For another challenging project, I tackle a windlass installation. For those of you that are not familiar with a windlass, its a powered method of delpoying and retrieving an anchor. Flip a switch up, the anchor raises; flip a switch down, the anchor lowers. While a windlass may seem to be a luxury, ask anyone that owns one their opinion. It seems as though a windlass is one of those things that you do not realize you needed until you have one.
There are several practical reasons to consider a windlass:
Most manufacturers require some secondary method of securing the anchor when both deployed and retrieved to relieve stress on the windlass. This still requires going on deck during anchoring operations. However, it minimizes the time on deck, since you only need to be there long enough secure the anchor or rode.
There are several manufacturers that make windlasses, and several styles. Since this project is for a small boat, I am going to consider only the few that are suitable for this size boat. The two styles that are popular for a small boat are the horizontal and vertical styles. The horizontal/vertical distinction refers to the orientation of the gypsy (the pulley) that retrieves the anchor.
|- mounts above deck|
- less below-deck space required
- easier to install
- easier to maintain
|- mounts partially below deck|
- requires more below-deck space
- asthetically pleasing
- harder to install
- may jamb easier
Since the OEM on my boat is a vertical unit, I felt confident that there was ample below-deck space for one. I also prefer the looks of them. On the other hand, I simply cannot see putting a horizontal unit on a sleek express cruiser. Maybe it would look fine on a trawler, but not a boat like mine.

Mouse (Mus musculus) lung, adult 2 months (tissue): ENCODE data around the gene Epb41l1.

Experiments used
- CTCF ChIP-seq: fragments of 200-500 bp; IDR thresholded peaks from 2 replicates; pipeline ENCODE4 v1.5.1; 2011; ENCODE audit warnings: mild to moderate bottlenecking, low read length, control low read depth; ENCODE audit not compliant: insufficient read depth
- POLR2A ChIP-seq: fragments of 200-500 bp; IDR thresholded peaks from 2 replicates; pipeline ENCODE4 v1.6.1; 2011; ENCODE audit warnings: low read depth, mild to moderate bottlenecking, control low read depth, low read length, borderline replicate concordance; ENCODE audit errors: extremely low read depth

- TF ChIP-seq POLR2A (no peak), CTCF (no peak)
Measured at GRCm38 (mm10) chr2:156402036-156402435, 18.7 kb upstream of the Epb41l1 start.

Price was an issue, so I limited my choice to units under the $1,000 mark. I was able to determine that two windlasses were OEMed for my boat in various years, so those were units that I wanted to look at.
All of the units I considered were offered as kits, which included a circuit breaker and up/down switch. However, depending on what configuration you intend to have, not all units include all of the components you may need, including deck switches and contactors.
Manufacturers web sites:
One of the distinctions of my boat is a lot of pre-wiring is done regardless of what options are ordered. It seems that they use a standardized wiring harness, then simply connect the items the customer orders. Since a windlass was an option for my boat, I found that 8AWG wire was already run from the main DC breaker panel to anchor locker. In addition, a dash switch for the windlass was already installed on the boat, even to include a 5A fuse in the forward fuse block. For obvous reasons, I wanted to use a windlass that could use the existing wiring.
Most of the windlasses I was considering required a larger wire to be run to the bow than the existing 8AWG wire. The fact that I wanted to use the existing wiring resulted in quickly narrowing the choice down to a Lewmar Sprint 600. This windlass uses less current due to the reduction gearing used in the design of the unit. And, I liked the design of the Lewmar Sprint, with plenty of service locations, and a fast up and down speed, so I ended up going with this one.
Since I desired to use the existing in-dash switch, and given that the Lewmar 600 does not come with a contactor, I had to purchase one to go into the anchor locker. A contactor is really nothing more than a relay that allows a high-current switch to be controlled by a low current source - such as the dash switch. Since the up-down dash switch already had its output leads run to the anchor locker, this was not a hard choice to make.